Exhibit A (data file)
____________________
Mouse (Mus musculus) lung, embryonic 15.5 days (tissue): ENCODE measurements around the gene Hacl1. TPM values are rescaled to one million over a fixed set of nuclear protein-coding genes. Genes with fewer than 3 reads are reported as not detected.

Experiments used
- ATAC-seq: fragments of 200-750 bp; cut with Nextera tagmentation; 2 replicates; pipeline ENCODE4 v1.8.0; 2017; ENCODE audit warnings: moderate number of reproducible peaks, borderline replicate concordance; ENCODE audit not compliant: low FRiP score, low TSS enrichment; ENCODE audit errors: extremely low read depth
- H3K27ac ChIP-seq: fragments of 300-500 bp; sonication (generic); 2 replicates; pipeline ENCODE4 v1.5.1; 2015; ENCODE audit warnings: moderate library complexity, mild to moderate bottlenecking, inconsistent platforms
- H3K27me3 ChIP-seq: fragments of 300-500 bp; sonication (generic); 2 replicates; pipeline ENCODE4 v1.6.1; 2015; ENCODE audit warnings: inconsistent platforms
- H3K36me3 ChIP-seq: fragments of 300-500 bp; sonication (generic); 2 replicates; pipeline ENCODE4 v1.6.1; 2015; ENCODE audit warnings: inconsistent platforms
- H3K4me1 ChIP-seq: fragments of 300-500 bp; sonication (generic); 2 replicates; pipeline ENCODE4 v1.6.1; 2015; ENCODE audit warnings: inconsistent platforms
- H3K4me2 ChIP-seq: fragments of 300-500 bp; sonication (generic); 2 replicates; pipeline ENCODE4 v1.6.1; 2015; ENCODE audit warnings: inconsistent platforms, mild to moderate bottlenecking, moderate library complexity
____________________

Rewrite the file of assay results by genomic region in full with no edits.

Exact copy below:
Mouse (Mus musculus) lung, embryonic 15.5 days (tissue): ENCODE measurements around the gene Hacl1. TPM values are rescaled to one million over a fixed set of nuclear protein-coding genes. Genes with fewer than 3 reads are reported as not detected.

Experiments used
- ATAC-seq: fragments of 200-750 bp; cut with Nextera tagmentation; 2 replicates; pipeline ENCODE4 v1.8.0; 2017; ENCODE audit warnings: moderate number of reproducible peaks, borderline replicate concordance; ENCODE audit not compliant: low FRiP score, low TSS enrichment; ENCODE audit errors: extremely low read depth
- H3K27ac ChIP-seq: fragments of 300-500 bp; sonication (generic); 2 replicates; pipeline ENCODE4 v1.5.1; 2015; ENCODE audit warnings: moderate library complexity, mild to moderate bottlenecking, inconsistent platforms
- H3K27me3 ChIP-seq: fragments of 300-500 bp; sonication (generic); 2 replicates; pipeline ENCODE4 v1.6.1; 2015; ENCODE audit warnings: inconsistent platforms
- H3K36me3 ChIP-seq: fragments of 300-500 bp; sonication (generic); 2 replicates; pipeline ENCODE4 v1.6.1; 2015; ENCODE audit warnings: inconsistent platforms
- H3K4me1 ChIP-seq: fragments of 300-500 bp; sonication (generic); 2 replicates; pipeline ENCODE4 v1.6.1; 2015; ENCODE audit warnings: inconsistent platforms
- H3K4me2 ChIP-seq: fragments of 300-500 bp; sonication (generic); 2 replicates; pipeline ENCODE4 v1.6.1; 2015; ENCODE audit warnings: inconsistent platforms, mild to moderate bottlenecking, moderate library complexity